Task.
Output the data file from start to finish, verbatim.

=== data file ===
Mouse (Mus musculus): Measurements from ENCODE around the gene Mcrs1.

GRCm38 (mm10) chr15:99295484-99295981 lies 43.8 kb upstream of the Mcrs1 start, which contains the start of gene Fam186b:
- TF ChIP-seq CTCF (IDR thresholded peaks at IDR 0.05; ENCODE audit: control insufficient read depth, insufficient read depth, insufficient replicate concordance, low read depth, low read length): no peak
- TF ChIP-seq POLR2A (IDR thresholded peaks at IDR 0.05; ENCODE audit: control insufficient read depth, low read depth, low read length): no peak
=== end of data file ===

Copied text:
Mouse (Mus musculus): Measurements from ENCODE around the gene Mcrs1.

GRCm38 (mm10) chr15:99295484-99295981 lies 43.8 kb upstream of the Mcrs1 start, which contains the start of gene Fam186b:
- TF ChIP-seq CTCF (IDR thresholded peaks at IDR 0.05; ENCODE audit: control insufficient read depth, insufficient read depth, insufficient replicate concordance, low read depth, low read length): no peak
- TF ChIP-seq POLR2A (IDR thresholded peaks at IDR 0.05; ENCODE audit: control insufficient read depth, low read depth, low read length): no peak